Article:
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bibliography*The PainScience Bibliography contains plain language summaries of thousands of scientific papers and others sources, like a specialized blog. This page is about a single scientific paper in the bibliography, Cuesta-Vargas 2009.

Maximum and Resting Heart Rate in Treadmill and Deep-Water Running in Male International Volleyball Players


Tags: exercise, water, random, neat, self-treatment, treatment, controversy, debunkery

PainSci summary of Cuesta-Vargas 2009?This page is one of thousands in the bibliography. It is not a general article: it is focused on a single scientific paper, and it may provide only just enough context for the summary to make sense. Links to other papers and more general information are provided at the bottom of the page, as often as possible. ★★★☆☆?3-star ratings are for typical studies with no more (or less) than the usual common problems. Ratings are a highly subjective opinion, and subject to revision at any time. If you think this paper has been incorrectly rated, please let me know.

In this simple test of several volleyball players, running in water resulted in a much lower maximum heart rate and recovery heart rate than running on a treadmill: a clear “cardiovascular response mediated by immersion in water.”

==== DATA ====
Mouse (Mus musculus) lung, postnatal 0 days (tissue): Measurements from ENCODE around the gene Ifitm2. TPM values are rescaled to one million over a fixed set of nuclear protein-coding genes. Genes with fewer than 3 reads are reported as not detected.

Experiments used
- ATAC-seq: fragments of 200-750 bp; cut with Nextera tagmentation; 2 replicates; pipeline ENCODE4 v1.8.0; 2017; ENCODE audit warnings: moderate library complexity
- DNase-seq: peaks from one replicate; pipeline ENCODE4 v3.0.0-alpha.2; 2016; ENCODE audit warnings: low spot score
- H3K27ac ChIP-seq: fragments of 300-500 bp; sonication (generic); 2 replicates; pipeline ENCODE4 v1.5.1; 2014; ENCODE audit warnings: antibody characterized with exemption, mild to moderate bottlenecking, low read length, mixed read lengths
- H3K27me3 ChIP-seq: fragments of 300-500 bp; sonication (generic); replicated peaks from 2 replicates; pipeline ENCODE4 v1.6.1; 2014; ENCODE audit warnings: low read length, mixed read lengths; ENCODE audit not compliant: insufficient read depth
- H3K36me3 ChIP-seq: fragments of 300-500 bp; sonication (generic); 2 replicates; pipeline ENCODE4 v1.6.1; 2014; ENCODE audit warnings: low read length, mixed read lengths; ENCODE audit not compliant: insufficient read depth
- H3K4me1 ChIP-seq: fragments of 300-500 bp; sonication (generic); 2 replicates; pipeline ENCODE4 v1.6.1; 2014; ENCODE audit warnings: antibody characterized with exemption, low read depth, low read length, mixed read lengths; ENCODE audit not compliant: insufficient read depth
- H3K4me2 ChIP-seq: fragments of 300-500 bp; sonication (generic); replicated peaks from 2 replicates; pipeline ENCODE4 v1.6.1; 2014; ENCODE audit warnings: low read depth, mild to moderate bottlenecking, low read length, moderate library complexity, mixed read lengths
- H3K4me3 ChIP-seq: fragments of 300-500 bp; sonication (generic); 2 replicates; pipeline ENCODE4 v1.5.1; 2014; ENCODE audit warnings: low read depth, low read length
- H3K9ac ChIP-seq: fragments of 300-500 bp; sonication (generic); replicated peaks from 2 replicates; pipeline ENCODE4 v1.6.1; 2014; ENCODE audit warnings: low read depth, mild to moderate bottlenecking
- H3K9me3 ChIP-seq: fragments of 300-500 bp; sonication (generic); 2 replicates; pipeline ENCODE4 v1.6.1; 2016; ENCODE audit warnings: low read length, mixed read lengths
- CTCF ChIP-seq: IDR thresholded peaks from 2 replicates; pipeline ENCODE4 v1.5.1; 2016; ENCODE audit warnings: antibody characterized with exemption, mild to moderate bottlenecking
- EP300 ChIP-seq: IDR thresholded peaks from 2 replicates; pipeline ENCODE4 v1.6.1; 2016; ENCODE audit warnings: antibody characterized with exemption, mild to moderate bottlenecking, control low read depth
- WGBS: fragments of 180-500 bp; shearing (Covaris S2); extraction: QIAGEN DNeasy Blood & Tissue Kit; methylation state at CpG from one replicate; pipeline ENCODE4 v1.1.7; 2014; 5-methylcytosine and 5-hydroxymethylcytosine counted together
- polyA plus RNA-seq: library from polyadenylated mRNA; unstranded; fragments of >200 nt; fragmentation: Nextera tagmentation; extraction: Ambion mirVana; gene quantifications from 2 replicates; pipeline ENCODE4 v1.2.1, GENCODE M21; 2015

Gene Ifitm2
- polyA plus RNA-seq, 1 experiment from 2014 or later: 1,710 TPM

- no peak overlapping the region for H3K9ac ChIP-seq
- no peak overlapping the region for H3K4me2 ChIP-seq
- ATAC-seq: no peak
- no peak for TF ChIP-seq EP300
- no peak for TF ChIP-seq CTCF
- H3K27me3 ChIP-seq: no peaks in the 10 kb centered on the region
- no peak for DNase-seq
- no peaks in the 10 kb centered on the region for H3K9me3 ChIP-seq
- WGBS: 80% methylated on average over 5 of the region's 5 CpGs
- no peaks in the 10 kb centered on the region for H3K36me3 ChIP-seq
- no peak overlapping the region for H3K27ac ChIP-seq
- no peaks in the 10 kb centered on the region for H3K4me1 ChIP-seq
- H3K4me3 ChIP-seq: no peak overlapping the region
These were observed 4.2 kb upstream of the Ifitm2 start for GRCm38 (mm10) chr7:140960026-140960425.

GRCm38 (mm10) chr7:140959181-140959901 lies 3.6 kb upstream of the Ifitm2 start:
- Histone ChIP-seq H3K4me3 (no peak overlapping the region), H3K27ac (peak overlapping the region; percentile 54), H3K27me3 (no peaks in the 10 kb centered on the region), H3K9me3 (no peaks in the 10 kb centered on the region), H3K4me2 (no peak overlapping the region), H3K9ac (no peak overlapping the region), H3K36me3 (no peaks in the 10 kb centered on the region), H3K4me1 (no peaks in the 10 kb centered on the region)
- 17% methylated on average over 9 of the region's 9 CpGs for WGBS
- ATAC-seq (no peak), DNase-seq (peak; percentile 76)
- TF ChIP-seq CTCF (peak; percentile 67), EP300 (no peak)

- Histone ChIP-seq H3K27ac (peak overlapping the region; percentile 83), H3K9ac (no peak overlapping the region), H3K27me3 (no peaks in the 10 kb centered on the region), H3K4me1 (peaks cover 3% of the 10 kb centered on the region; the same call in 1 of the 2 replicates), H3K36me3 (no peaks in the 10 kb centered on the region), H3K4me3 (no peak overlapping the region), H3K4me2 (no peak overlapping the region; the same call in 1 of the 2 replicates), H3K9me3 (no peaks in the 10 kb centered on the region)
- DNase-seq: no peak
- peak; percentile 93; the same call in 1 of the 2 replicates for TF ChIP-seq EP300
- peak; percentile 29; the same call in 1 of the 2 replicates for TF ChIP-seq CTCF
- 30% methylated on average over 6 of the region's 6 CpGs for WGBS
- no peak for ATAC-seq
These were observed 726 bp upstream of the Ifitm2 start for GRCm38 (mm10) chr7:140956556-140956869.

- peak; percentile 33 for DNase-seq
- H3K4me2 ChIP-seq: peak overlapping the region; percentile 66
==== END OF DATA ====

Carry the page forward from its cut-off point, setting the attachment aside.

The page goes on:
~ Paul Ingraham

original abstractAbstracts here may not perfectly match originals, for a variety of technical and practical reasons. Some abstacts are truncated for my purposes here, if they are particularly long-winded and unhelpful. I occasionally add clarifying notes. And I make some minor corrections.

The aim of the study was to compare the physiological responses to deep water running (DWR) compared with treadmill running (TMR) by male international volleyball players. We compared the maximum, recovery, and resting heart rates, maximum blood lactate and ratings of perceived exertion between DWR and standard laboratory TMR tests. The maximum heart rate (HRmax) was 14.9 bpm lower in water than on land (p = .001, 95% confidence interval, 7.74–22.06). The recovery HR at three minutes was 16.4 bpm lower in water (p = .012, CI 95%, 4.57–28.23). The differences in the maximum HR and the three-minute recovery HR likely reflected a cardiovascular response mediated by immersion in water. The maximum blood lactate and the ratings of perceived exertion suggested that both tests were undertaken at the same effort levels. Before prescribing exercise intensity a water specific test should be performed.

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These three articles on cite Cuesta-Vargas 2009 as a source:

This page is part of the PainScience BIBLIOGRAPHY, which contains plain language summaries of thousands of scientific papers & others sources. It’s like a highly specialized blog. A few highlights: